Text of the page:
Mix graham cracker crumbs, sugar, melted butter until well blended.

Generously grease, butter or spray with cooking spray two cake pans. Do not flour. Press crumbs into the bottom of two round cake pans. Bake for 5 minutes @ 375 degrees. Let cool. Pour in cake batter. Bake as directed by your chosen recipe. (I put a cookie sheet filled with water on an oven rack directly below the cake pans to keep the Graham cracker crusts from burning. I don't know if it was necessary but it didn't hurt.)

Let cakes cool completely in pan. If your cake layers mounded as they cooked, carefully slice off the tops of the cakes so that they are pretty much flat. Run knife along the sides of your cake pans to loosen the sides.

Here's where it gets tricky. You want to flip the cake out of the pan so that the graham cracker crust stays intact and is on the top of the cake at this point. I have a giant cake-sized spatula.
Giant cake spatula.

You? I don't know, but here's how I did it: spray the spatula with cooking spray (to ease sliding the cake off the spatula) completely cover the top of the cake pan with the spatula. Holding both the cake pan and the spatula flip the entire thing over onto the spatula. Carefully slide the cake off the spatula. The graham cracker crust should be on top. If you have a giant spatula (and by this point, don’t you wish you did?) slide it under one of the cake layers. This will help you stack the cake later.

Milk Chocolate Glaze
3/4 cup milk chocolate chocolate chips
3 tablespoons butter
1 tablespoon light corn syrup (I used agave nectar)

In a double boiler over hot, but not boiling water, combine chocolate chips, butter, and syrup. Stir until chips are melted and mixture is smooth.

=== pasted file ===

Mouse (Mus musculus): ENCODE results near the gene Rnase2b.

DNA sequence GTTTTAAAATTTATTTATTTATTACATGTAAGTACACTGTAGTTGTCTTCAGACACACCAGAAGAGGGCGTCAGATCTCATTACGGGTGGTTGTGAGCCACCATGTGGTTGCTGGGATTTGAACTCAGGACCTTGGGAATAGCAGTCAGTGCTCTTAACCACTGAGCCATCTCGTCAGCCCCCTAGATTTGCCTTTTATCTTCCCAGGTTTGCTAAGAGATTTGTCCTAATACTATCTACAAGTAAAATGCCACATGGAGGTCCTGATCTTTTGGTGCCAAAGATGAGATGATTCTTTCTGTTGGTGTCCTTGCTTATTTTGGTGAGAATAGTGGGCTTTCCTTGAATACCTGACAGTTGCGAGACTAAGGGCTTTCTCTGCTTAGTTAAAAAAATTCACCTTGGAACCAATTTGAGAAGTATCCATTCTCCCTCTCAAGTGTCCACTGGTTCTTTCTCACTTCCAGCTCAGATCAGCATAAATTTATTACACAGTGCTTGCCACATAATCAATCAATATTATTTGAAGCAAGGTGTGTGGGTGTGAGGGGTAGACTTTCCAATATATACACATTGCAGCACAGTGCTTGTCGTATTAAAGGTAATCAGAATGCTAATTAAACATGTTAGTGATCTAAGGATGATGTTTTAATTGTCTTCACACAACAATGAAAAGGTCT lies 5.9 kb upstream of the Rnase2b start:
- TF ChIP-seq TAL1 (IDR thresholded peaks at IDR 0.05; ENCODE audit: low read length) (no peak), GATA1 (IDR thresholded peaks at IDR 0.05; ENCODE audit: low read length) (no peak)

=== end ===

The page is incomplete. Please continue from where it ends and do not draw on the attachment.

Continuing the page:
OR melt chocolate chips in the microwave. Add butter and syrup. Stir until melted. You’re going to mess up a bunch of bowls anyway, why add to the mess with a double boiler? I just put that in there for the ol’ skool cooks.

Carefully pour the milk chocolate glaze on the graham cracker crusts. Cool completely.

Marshmallow Center
1 (7 ounce) jar marshmallow cream
3/4 cup confectioners' sugar, or to taste
3 tablespoons shortening (Using shortening rather than butter keeps the filling white-what can I say? I’m a purist)
1/4 cup half-and-half, or as needed (I used two tablespoons at max)

Place the marshmallow cream, two-thirds of the confectioners' sugar, shortening, and one tablespoon of the half-and-half in a mixing bowl. Beat with an electric mixer until smooth. Alternately add remaining confectioners' sugar and half-and-half until desired level of sweetness and consistency is attained. You want this to be a bit firm, definitely NOT runny, so go easy on the ½&½.

Spread on one layer of cake—the one NOT on the cake spatula. If you have leftover filling, you can add it to the frosting later.